In recent years, a huge amount of focus has centered on your gut. Probiotics — supplements containing helpful gut bacteria, and prebiotics — nondigestible carbohydrates that act as food for probiotics, have been the subject of much research in terms of making your gut as healthy as can possibly be.
So why all this focus on your gut?
Well, for starters, your gut — along with its invaluable microbiome of bacteria — plays several vitally important roles in many areas of your health.
I’ve had digestive issues for year. Several years ago I was unlucky enough to experience a severe Clostridium difficile (c. diff) infection after taking two back-to-back rounds of antibiotics for a resistant sinus infection. All that antibiotic therapy created dysbiosis in my gut — an imbalance of the good and bad bacteria which allowed c-diff to proliferate. After seven days in the hospital I recovered, but the adverse effects plagued me for years.
My doctors recommended probiotics — and to steer clear of antibiotics unless absolutely necessary — and things have slowly improved. So that’s just one example of how important your gut bacteria are.
Research has also found that dopamine — a chemical that regulates mood and once thought to be only produced in the brain — is also produced in the gut. That gives a whole new meaning to the term “gut feeling” and reveals that your gut health can affect your mental health.
Then there is the important role your gut has in your immunity. A study that appeared in the journal Cell Host & Microbe, revealed that beneficial gut bacteria played a key role in the development of innate immune cells — specifically macrophages, monocytes and neutrophils — special white blood cells that provide a first line of defense against invading pathogens.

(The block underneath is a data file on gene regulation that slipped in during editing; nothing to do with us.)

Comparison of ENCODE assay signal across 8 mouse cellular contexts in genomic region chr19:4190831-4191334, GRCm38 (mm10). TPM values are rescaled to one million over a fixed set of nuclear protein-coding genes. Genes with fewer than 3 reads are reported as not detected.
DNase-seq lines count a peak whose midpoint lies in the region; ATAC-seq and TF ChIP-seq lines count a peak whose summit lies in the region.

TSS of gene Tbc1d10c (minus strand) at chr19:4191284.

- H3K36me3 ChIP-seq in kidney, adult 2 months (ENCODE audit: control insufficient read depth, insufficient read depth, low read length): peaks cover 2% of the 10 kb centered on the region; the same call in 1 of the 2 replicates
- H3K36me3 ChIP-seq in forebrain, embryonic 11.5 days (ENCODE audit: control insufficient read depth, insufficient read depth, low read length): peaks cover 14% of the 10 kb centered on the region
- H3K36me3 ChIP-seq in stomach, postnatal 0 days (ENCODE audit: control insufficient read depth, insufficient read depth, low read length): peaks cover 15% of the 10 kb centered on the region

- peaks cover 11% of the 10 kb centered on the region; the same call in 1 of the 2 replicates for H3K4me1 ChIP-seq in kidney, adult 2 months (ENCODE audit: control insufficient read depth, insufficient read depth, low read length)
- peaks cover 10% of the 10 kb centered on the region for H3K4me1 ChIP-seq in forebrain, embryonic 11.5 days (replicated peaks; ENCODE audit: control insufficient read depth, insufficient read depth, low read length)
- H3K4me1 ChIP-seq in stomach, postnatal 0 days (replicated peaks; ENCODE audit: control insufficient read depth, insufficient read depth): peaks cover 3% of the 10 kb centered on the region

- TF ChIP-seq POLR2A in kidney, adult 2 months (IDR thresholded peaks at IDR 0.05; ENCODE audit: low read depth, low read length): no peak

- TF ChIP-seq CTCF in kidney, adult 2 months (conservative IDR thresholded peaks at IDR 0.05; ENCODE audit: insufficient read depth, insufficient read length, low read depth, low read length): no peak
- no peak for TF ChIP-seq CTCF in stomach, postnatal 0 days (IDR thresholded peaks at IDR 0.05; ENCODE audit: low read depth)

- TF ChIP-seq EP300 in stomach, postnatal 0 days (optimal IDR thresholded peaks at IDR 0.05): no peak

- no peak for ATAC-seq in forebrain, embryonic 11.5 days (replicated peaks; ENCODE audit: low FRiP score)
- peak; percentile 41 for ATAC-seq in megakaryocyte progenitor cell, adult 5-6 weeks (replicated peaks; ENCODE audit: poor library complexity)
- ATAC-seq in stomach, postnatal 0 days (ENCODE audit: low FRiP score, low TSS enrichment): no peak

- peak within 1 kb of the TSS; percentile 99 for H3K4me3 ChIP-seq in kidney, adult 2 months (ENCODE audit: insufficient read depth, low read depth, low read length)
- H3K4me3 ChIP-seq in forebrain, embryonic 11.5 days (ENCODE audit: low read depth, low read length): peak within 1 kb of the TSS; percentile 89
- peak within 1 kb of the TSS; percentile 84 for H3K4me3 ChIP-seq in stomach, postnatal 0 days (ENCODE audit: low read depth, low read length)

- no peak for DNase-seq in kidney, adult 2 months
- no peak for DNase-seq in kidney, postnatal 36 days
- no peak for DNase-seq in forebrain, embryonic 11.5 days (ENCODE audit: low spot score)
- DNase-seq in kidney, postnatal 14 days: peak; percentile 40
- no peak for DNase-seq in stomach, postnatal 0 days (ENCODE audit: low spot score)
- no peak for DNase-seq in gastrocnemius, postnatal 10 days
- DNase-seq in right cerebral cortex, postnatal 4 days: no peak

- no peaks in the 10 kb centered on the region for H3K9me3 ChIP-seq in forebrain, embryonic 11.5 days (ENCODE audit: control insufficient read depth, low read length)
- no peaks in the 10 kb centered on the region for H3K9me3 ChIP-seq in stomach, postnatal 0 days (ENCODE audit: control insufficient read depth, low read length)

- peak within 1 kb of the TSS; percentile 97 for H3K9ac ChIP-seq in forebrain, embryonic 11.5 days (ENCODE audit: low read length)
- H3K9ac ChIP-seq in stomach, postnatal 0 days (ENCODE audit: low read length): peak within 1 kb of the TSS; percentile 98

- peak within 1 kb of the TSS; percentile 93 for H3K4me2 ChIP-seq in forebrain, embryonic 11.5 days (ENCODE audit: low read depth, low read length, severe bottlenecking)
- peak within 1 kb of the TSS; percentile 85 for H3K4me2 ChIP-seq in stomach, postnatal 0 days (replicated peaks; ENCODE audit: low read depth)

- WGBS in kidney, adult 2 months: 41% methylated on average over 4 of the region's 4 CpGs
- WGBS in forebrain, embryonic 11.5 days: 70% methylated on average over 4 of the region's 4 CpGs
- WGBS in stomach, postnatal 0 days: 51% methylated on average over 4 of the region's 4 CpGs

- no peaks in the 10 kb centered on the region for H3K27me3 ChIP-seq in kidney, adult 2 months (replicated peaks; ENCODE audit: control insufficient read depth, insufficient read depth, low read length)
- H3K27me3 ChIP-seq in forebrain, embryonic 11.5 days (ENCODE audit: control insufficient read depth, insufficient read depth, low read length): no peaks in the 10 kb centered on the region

As if doing all of these beneficial functions for the body were not enough, scientists in Sweden have just very recently discovered that human intestinal flora regulates the levels of the body’s main antioxidant, glutathione, which fights a host of diseases.
Glutathione is so powerful it’s considered the mother of antioxidants and has been referred to as a “key survival” antioxidant.
These latest findings from Sweden may lead to the development of probiotic-delivery foods, and insight into the metabolic processes behind diseases like type 2 diabetes.
Study co-author Adil Mardinoglu, a systems biology researcher at Stockholm’s KTH Royal Institute of Technology, stated, “Gut microbiota regulates your glutathione and amino acid metabolism — not only in the small intestine but also in the liver and the colon.”
Mardinoglu points out that since decreased levels of glycine and other amino acids have been linked to type 2 diabetes, non-alcoholic fatty liver disease and other metabolism-related disorders, further study of microbial amino acids in the human gastrointestinal tract could shed light on the development of these diseases.
What does this mean for you? By working to keep your gut healthy, your gut may be the single most important organ at keeping you healthy and disease free.
In addition to a probiotic supplement, consider adding these probiotic foods to your diet:
- Live-cultured yogurt.
- Fermented kefir.
- Goat’s milk.
- Organic dark chocolate.